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Convention on preventing and combating violence against women and domestic violence

  6/26/2012
Summary:Convention on preventing and combating violence against women and domestic violence

The Council of Europe Convention on preventing and combating violence against women and domestic violence (Istanbul Convention) is a Council of Europe convention against violence against women and domestic violence which was opened for signature on May 11, 2011, in Istanbul, Turkey. The conventions aims at prevention of violence, victim protection and "to end with the impunity of perpetrators".[1] As of April 2012, it has been signed by 19 countries and on 12 March 2012 Turkey has become the first country to ratify the Convention.

During the later stage of drafting of the convention, UK, Italy, Russia and the Holy See have proposed several amendments to limit the requirements provided by the Convention. These amendments have been criticized by Amnesty International.[2]

Contents

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[edit] Key of the Convention

At the Preamble, European Convention on Human Rights, European Social Charter and Convention on Action against Trafficking in Human Beings as well as international human rights treaties by United Nations and Rome Statute of the International Criminal Court are recalled. And at Article 2, this Convention shall apply in time of peace and also in situations of armed conflicts against violence against women and domestic violence. And Article 3 provides their definitions stating: "violence against women" is understood as a violence of human rights and a form of discrimination against women and shall mean all acts of gender-based violation that result in, or are likely to result in physical, sexual, psychological, or economic harm or suffering to women including threats of such acts, coercion or arbitrary deprivation of liberty, whether occurring in public or private life, and "domestic violence" shall mean all acts of physical, sexual, psychological or economic violence that occur with the family or domestic unit or between former or current spouses or partners, whether or not the perpetrator shares or has shared the same residence with the victim.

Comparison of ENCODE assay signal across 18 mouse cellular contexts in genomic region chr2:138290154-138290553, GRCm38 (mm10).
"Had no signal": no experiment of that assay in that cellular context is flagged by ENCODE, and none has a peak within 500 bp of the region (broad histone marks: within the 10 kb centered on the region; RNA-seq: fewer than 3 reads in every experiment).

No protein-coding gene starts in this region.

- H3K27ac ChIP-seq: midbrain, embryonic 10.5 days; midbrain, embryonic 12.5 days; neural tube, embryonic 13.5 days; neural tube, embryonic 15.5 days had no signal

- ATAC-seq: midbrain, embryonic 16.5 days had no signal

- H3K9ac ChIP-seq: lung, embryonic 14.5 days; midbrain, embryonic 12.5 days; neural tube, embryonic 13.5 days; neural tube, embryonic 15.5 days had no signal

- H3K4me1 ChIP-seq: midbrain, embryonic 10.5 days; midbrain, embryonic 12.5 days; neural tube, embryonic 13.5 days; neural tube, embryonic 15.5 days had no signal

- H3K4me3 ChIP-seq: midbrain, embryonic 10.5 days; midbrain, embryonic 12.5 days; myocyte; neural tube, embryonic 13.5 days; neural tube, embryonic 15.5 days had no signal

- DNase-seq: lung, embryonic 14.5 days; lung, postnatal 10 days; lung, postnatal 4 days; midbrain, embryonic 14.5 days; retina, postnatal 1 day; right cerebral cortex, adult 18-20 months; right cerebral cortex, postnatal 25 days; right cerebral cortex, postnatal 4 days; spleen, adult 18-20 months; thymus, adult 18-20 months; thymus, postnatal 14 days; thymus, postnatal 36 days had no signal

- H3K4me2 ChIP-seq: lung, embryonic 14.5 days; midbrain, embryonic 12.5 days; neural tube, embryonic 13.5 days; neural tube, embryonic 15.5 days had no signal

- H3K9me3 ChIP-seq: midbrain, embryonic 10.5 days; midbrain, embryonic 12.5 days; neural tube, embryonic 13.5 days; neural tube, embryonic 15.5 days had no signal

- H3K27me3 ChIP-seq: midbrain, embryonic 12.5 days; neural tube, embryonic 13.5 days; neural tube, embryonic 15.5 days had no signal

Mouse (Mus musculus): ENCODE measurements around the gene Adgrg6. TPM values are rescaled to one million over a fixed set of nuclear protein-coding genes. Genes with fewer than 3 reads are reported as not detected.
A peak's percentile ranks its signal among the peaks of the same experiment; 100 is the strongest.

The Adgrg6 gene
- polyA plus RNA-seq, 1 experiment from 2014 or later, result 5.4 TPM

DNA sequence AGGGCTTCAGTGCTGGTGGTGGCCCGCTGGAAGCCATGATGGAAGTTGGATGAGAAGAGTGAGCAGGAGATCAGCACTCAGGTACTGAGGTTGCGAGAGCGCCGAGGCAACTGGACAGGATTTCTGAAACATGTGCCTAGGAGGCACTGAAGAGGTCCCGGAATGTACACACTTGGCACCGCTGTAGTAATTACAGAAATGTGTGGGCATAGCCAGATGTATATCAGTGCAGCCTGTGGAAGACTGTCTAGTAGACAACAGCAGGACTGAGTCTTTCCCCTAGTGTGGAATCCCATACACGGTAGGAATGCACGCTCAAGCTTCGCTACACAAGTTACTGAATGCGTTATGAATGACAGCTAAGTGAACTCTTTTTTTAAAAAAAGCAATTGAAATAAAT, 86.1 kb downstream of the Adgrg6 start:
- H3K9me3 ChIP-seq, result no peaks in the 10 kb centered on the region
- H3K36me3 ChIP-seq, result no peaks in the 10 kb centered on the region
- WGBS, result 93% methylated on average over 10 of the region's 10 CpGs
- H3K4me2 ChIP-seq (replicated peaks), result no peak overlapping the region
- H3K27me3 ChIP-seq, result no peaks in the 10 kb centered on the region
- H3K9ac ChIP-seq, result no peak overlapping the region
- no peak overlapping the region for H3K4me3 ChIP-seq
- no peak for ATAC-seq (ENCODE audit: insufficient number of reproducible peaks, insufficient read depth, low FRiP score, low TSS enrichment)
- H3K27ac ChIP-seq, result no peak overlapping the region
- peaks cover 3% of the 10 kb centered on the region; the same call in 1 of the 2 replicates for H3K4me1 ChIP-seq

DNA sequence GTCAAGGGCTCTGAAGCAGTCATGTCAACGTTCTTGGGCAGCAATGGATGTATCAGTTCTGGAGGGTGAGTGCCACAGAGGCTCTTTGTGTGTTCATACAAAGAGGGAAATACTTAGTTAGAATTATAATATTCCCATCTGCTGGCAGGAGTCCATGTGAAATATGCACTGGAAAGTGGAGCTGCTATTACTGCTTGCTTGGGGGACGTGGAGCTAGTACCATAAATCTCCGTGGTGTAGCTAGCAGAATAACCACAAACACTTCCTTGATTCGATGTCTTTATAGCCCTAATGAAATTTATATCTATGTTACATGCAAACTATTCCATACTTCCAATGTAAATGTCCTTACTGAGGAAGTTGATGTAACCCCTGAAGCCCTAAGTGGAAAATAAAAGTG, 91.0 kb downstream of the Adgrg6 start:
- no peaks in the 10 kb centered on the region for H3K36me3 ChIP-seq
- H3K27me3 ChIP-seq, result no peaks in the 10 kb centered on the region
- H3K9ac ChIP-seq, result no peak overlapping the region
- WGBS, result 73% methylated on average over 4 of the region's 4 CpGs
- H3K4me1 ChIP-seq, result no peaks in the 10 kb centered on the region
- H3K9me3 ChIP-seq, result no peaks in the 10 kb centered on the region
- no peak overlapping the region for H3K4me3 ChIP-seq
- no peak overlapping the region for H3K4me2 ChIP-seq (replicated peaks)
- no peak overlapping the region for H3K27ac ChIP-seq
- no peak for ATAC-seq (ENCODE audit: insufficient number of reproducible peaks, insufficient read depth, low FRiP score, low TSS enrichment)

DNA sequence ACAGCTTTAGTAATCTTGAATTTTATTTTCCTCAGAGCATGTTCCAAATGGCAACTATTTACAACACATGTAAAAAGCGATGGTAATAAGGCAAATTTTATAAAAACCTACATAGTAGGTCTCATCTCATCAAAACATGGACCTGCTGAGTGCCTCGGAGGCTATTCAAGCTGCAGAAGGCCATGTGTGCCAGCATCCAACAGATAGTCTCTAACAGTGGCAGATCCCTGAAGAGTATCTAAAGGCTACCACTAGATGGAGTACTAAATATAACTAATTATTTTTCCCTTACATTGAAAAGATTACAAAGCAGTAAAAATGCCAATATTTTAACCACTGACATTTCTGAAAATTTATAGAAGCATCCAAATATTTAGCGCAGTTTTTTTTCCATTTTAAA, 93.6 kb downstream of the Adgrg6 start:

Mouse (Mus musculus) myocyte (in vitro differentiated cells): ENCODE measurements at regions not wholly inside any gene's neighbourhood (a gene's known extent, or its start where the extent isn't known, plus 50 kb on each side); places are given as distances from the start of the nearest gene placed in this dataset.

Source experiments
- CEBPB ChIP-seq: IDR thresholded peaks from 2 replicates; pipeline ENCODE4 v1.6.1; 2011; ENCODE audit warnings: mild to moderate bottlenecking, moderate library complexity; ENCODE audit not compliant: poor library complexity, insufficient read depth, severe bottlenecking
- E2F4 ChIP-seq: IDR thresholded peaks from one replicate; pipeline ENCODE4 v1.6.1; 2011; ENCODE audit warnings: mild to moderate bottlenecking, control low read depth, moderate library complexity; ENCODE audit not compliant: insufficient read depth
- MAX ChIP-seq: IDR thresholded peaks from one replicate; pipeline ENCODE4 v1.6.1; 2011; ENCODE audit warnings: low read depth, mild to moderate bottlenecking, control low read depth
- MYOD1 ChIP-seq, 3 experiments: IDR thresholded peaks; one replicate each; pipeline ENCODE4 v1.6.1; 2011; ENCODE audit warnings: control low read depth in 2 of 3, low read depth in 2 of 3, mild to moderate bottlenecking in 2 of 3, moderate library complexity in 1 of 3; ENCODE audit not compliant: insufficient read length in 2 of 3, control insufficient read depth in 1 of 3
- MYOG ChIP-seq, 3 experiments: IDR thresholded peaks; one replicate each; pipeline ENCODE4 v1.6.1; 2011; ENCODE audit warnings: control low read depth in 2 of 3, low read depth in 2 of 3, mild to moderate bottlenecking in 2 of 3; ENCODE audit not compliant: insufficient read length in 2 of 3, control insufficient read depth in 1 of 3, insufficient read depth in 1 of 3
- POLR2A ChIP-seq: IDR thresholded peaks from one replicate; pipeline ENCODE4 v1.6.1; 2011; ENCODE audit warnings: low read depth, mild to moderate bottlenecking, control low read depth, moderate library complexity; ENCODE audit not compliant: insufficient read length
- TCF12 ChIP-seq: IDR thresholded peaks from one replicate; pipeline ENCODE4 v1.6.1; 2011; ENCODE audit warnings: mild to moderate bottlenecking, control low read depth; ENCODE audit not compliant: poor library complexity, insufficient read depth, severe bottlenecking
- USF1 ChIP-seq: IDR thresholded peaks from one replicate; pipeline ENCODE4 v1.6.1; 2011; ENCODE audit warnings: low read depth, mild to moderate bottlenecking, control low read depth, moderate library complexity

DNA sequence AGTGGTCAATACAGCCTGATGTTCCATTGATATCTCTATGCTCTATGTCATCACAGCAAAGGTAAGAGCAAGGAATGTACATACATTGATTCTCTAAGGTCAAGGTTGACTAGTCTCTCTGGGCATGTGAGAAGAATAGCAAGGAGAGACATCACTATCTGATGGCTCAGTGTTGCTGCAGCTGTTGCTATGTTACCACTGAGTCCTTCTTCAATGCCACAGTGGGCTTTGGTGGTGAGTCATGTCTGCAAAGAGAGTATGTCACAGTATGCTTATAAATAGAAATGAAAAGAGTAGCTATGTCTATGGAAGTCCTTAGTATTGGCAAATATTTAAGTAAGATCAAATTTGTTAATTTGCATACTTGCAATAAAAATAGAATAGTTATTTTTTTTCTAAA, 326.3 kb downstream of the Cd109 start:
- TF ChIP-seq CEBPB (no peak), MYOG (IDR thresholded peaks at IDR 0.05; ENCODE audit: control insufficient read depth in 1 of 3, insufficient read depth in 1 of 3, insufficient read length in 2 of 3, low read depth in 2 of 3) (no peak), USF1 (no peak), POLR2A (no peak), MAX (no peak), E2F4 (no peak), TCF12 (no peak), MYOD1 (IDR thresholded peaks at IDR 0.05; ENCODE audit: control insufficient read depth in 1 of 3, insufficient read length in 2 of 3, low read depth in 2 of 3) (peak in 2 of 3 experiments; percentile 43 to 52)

And Article 4 prohibits all kinds of discrimination stating: The implementation of the provisions of this Convention by the Parties, in particular measure to protect the rights of victims, shall be secured without discrimination on any ground such as sex, gender, race, colour, language political or other opinion, national or social origine, association with a national minority, property, birth, sexual orientation, gender identity, age, state of health, disability, marial states, migrant or refugee status, or other status.

[edit] Historical background

The Council of Europe has undertaken a series of initiatives to promote the protection of women against violence since the 1990s. In particular, these initiatives have resulted in the adoption, in 2002, of the Council of Europe Recommendation Rec(2002)5 of the Committee of Ministers to member states on the protection of women against violence,[3] and the running of a Europe-wide campaign, from 2006-2008, to combat violence against women, including domestic violence.[4] The Council of Europe Parliamentary Assembly has also taken a firm political stance against all forms of violence against women. It has adopted a number of resolutions and recommendations calling for legally-binding standards on preventing, protecting against and prosecuting the most severe and widespread forms of gender-based violence.